When the mar­gin be­tween spring milk price and grain price is very fine or you need to get over one litre of milk as a re­sponse to a kilo­gram of grain to break even.

Re­mem­ber, when feed­ing grain the last kilo­gram fed is likely to get the low­est mar­ginal re­sponse in pro­duc­tion; it’s the law of di­min­ish­ing re­turns. In ad­di­tion to this, per­fect pas­ture man­age­ment is key to higher pas­ture con­sump­tion of a more prof­itable dairy sys­tem.


Take the op­por­tu­nity to feed cows as well as pos­si­ble, check the mar­gin be­tween milk price and grain price, con­sider the likely milk re­sponse to feed­ing an ex­tra kilo­gram of grain to cows to as­sist your de­ci­sion.

Record de­tails of any non-cy­cling cows or cows with calv­ing dif­fi­cul­ties pre-mat­ing, and have a plan for how to deal with them. Don’t wait for the end of the mat­ing pe­riod.

Make a de­ci­sion on your mat­ing pro­gram de­sign to main­tain calv­ing pat­tern and dates.

Choose se­men or bulls that will as­sist in de­vel­op­ing the type of cow that suits your farm sys­tem. The ef­fi­cient con­ver­sion of feed in­puts into milk solids will come more eas­ily from cows that are well bred and suit the sys­tem.

Pre­pare bulls for join­ing, Get them tested be­fore you get them work­ing and en­sure you have enough bull power (enough bulls for your ex­pected cows on heat af­ter AI).


Calves should be given ac­cess to clean wa­ter, pel­lets and a fi­bre source from day one.

They can be weaned when they are eat­ing one kg per day of pel­lets for two or three con­sec­u­tive days. This usu­ally oc­curs by about six to eight weeks of age if all is go­ing well.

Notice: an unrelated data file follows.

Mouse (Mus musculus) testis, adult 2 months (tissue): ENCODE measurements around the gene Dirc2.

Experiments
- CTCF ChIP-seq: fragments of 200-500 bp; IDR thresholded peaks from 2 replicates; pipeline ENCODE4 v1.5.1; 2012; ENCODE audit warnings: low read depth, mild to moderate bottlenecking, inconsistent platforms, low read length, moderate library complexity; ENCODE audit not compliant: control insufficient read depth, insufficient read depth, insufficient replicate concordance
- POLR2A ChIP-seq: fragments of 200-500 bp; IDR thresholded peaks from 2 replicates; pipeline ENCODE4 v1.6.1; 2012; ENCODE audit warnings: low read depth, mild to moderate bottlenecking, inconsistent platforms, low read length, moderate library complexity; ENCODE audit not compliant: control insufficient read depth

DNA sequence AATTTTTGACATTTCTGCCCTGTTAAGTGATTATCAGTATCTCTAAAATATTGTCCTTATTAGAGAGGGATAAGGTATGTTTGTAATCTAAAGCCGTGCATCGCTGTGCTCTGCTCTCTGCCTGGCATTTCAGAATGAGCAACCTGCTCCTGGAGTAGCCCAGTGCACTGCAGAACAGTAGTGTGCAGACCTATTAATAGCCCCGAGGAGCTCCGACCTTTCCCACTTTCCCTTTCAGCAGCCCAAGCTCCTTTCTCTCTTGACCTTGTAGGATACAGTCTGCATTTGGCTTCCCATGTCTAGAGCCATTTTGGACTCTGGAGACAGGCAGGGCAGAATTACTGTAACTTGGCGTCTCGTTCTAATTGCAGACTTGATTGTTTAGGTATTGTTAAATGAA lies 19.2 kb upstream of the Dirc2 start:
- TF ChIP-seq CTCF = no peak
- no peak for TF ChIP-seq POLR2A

Weaned calves should weigh at least 75kg for Jer­seys and 100kg for Friesians, at two to three months of age.

Spring is here, grass is grow­ing and so are the weeds.

Rag­wort, this­tle and black­berry are some of this area’s most trou­ble­some weeds.

With rag­wort start­ing to emerge in its rosette stage now is the time to start an early con­trol pro­gram on your prop­erty.

Rag­wort can be sprayed with an ap­pro­pri­ate her­bi­cide right up to flow­er­ing stage, usu­ally around Jan­uary it will start flow­er­ing.

Be­fore the flow­ers start to turn to seed it is pru­dent to re­move flower heads be­fore spray­ing. Bag flower heads in a black plas­tic bag and leave in the sun to de­stroy any vi­able seed.

Every Rag­wort plant that’s seeds will dis­perse thou­sands into the sur­round­ing area in­fect­ing not only your prop­erty but prob­a­bly your neigh­bours as well.

This­tles are also on the move some al­ready com­ing up to flow­er­ing stage, one again early con­trol is de­sir­able sav­ing on her­bi­cide use in the long term.

You can start spray­ing black­berry usu­ally around Novem­ber on­wards. Be­fore and up to flow­er­ing is the best time. They can be con­trolled right through to April bear­ing in mind once they fruit the birds and foxes will start spread­ing the seed.

And a re­minder that the Catch­ment and Land Pro­tec­tion Act re­quires that de­clared nox­ious weeds have to be con­trolled or erad­i­cated. So get onto weed con­trol early and main­tain ef­fec­tive fol­low-up weed con­trol.